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‘Significant disruption’ ahead as Polestar folds

Just a month after Polestar was acquired by Swedish investment firm Proventus in a pre-pack deal, the businesses Polestar UK Print and Polestar Stones-Wheatons have been placed into administration.

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Buyers are sought for Polestar UK Print and Polestar Stones-Wheaton

Polestar, the UK’s biggest independent print company, employs close to 1,500 member of staff in the UK and produces over 50 million printed products for magazines such as Cosmopolitan and Hello!, on a weekly basis,  as well as newspapers, books, and journals.

Polestar UK Print was created when Proventus renamed Prospect Bidco Limited to Polestar UK Print Limited in order to acquire the business and assets, following the appointment of administrators, an action that saved around 1,000 jobs. However, following the loss of its biggest client, Daily Mail publisher DMG Media, which decided not to renew its contract now that the company has changed hands, the business was subsequently unable to bridge its revenue to debt ratio.

Part of a statement on PwC’s website pertaining to the administration of the group reads: “Shortly after appointment, the business and certain of the Group’s assets were acquired by Polestar UK Print Limited, a new UK registered company set up with support from Proventus Capital Partners, which is the Group’s major shareholder.”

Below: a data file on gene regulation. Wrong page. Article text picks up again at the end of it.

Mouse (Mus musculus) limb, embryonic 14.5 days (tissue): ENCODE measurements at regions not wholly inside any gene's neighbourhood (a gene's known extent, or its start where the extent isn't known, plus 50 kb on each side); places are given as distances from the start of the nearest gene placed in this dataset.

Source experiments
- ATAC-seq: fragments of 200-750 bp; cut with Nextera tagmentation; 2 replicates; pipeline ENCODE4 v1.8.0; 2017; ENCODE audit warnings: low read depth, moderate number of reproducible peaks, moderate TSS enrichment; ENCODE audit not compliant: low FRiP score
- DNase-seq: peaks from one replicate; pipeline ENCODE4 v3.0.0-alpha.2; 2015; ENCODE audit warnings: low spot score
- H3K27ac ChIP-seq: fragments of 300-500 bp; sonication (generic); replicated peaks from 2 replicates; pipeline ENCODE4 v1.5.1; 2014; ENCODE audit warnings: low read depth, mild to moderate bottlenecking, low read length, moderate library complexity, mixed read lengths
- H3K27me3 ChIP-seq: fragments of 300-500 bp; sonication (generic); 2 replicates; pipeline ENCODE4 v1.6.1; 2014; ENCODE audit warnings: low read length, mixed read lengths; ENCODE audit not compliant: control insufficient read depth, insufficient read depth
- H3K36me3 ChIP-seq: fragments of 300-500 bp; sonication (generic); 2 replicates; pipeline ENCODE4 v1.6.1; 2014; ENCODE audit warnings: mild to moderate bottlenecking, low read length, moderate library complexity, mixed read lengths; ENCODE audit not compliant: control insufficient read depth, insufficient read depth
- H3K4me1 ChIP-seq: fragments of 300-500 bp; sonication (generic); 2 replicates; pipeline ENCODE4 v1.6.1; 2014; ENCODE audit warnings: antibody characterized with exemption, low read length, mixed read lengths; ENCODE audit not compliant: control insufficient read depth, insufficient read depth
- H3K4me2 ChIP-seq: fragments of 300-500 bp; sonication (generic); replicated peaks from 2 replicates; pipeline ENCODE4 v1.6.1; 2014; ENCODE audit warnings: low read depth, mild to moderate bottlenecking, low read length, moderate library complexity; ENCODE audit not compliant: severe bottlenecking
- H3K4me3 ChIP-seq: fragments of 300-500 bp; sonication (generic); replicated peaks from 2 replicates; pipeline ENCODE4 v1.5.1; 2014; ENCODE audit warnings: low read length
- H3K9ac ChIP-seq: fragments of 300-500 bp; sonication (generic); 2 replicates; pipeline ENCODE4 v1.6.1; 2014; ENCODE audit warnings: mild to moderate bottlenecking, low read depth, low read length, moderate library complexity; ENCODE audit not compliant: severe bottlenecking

We believe that (...) up to £100 million of print would potentially have to be sourced from the Continent, with all the attendant exchange rate risks, higher transport costs, and longer lead times

In terms of seeking buyers for Polestar’s assets, owner of the Wyndeham Group Walstead has thrown its hat in the ring. The firm registered its interest with PwC and emphasised its interest in engaging as soon as possible with ‘key customer, trade suppliers, and equipment financiers to ensure that any potential transaction has their full backing and the best chance of succeeding’.

Mark Scanlon, Walstead chairman, says in a statement: “We foresee significant disruption to the gravure and web offset printing market if the Polestar assets were to permanently cease operating and this capacity was lost for good from the UK.

“We believe that in this scenario up to £100 million of print would potentially have to be sourced from the Continent, with all the attendant exchange rate risks, higher transport costs, and longer lead times. Advertising deadlines and publisher revenues would inevitably be impacted by these increased lead times at a time when print is already losing market share to digital media.

“In addition, there would be a significant negative impact on UK jobs. We are therefore exploring whether there are certain Polestar sites and jobs that can be saved, although in our view it is by no means certain that a viable solution can be achieved.”

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